Wifes Birthday

Happy Birthday Heather!

Today is my wonderful wife, Heather's birthday. Besides the normal going out to dinner and drinks afterwards with friends, I have some surprises for her, I hope she likes them!

MSN Spaces

I was reading this morning (like I do most days) and I noticed that MSN has launched the public beta of Spaces, there own Blog service. Since I have a Hotmail account already, I figured I would give it a shot.

My experience was typical, for me, of most Microsoft products: a fairly clean UI setup, with many high level options, but very few ways to truly customize. There are little things that bugged me within moments of trying to set one up. For example, on each space, there is a content area for updated spaces (on the right-side), which shows all of the recently updated Spaces. Why would I want that on my Space? How do I get rid of it? I couldn’t seem to. Another thing that is missing, the new posts don’t appear to allow HTML, so it doesn’t seem like you can have a simple hot link in a post.

While this new Blog service may appeal too many who are new to Blogging, I don't expect that it will be popular with most experienced internet users. If you are curious as to what it looks like, or just want to see my Spaces space (boy, that sounds awkward...) it is located at (note that I have not done much with it). One final note, I used Firefox to setup and browse my Space, and it worked perfectly, way to go Microsoft, supporting more than just IE, about time...

Thursday, December 02, 2004

Guns & Robots

Is it just me, or is this just a scary thought. At least, for now, the Army intends the robots to be 100% human controlled by radio.

Look at the picture and tell me that SkyNet isn't far away...

Of course, then there is this about test program in LA and Chicago that will outfit high risk areas with cameras that can pick up the sound of a gun shot, and quickly pan and zoom to the location in the hopes of getting a picture of the shooter.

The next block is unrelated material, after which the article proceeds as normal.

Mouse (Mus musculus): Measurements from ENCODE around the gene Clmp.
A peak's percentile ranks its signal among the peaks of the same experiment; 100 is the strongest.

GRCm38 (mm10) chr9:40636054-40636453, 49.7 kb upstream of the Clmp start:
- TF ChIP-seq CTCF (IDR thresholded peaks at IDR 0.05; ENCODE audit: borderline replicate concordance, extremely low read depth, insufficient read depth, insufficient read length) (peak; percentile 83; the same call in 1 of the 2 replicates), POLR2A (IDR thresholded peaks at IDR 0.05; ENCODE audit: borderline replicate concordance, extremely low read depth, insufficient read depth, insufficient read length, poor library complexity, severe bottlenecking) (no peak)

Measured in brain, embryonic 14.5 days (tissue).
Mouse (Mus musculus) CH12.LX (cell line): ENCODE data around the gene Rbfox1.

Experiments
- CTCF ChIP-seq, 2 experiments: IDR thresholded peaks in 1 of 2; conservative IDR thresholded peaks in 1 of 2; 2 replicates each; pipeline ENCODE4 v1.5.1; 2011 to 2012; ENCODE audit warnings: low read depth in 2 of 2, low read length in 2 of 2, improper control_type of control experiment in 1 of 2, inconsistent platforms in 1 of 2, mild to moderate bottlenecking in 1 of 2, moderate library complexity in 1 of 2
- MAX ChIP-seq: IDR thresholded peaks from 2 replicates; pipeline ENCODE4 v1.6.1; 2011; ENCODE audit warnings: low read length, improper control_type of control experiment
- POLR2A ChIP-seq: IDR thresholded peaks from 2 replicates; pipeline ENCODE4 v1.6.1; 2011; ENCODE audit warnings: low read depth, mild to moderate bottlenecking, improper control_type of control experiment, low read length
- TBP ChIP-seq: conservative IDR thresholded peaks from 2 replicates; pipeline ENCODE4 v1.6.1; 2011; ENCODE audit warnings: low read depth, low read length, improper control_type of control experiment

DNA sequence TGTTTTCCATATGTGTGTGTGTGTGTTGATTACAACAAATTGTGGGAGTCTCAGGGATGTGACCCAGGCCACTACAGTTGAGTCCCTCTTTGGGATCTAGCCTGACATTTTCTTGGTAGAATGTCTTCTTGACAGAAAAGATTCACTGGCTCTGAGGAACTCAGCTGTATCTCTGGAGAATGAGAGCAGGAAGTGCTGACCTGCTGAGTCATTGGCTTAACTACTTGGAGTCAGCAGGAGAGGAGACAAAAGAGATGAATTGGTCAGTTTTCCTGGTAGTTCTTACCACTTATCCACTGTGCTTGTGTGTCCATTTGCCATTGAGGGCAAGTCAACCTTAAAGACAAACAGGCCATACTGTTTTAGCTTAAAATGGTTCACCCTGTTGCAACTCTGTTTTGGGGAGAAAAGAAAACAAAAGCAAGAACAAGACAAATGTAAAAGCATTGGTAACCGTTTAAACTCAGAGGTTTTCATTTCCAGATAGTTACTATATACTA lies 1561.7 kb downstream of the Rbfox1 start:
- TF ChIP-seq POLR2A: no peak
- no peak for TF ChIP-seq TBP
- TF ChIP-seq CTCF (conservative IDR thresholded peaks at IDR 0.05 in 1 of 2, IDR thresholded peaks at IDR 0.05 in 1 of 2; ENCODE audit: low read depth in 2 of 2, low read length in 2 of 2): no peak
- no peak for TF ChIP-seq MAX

So I guess we are on our way to a 1984 SkyNet then....

Wednesday, December 01, 2004

Netscape Rebirth

This article on C|Net caught my eye. It appears that AOL has green-lit the Netscape team to develop a new version of the Netscape browser, this time with a twist. In the preview release, users can switch between browsing pages with Microsoft IE’s engine and the Mozilla Gecko engine. My first thought was "wow, Netscape is really thinking this time" and than, came my second thought: "Oh no! As if we developers don't have enough problems making sure our pages work in the various flavors of browsers out there today!"

If, and I think it’s a big if, Netscape does this right – the new browser will allow us developers to transparently see which rendering engine is in use on any given page hit, but I somehow doubt it. This new browser raises other problems as well. What if a user logs into a site, setting a cookie, then switches rendering engines? Will the new browser be smart enough to know the cookie should apply to both?

I'm worried about the headaches this new browser is going to cause, but it is good to see Netscape back in the fold.

Blog Number 1 Word of the Year

According to CNN, publisher Merriam-Webster is reporting that "blog" was the #1 looked up word of the year.

The full list says a couple of things about past year:

1. blog
2. incumbent
3. electoral
4. insurgent
5. hurricane
6. cicada
7. peloton
8. partisan
9. sovereignty
10. defenestration

I wonder if any Sociologists out there are studying the connection between what we search and what we are going through, as a society...

Ken Jennings Finally Loses

According to the Yahoo! News, Ken Jennings has finally lost on Jeopardy after winning 74 games in a row. I don't even watch the show, but it has been interesting to follow his progress.

The question he lost on, is kind of funny... "Most of this firm's 70,000 seasonal white-collar employees work only four months a year."

Jennings answered: "What is FedEx?"
Correct answer: "What is H & R Block?"

I guess the $2.5 million will help make up for that miss...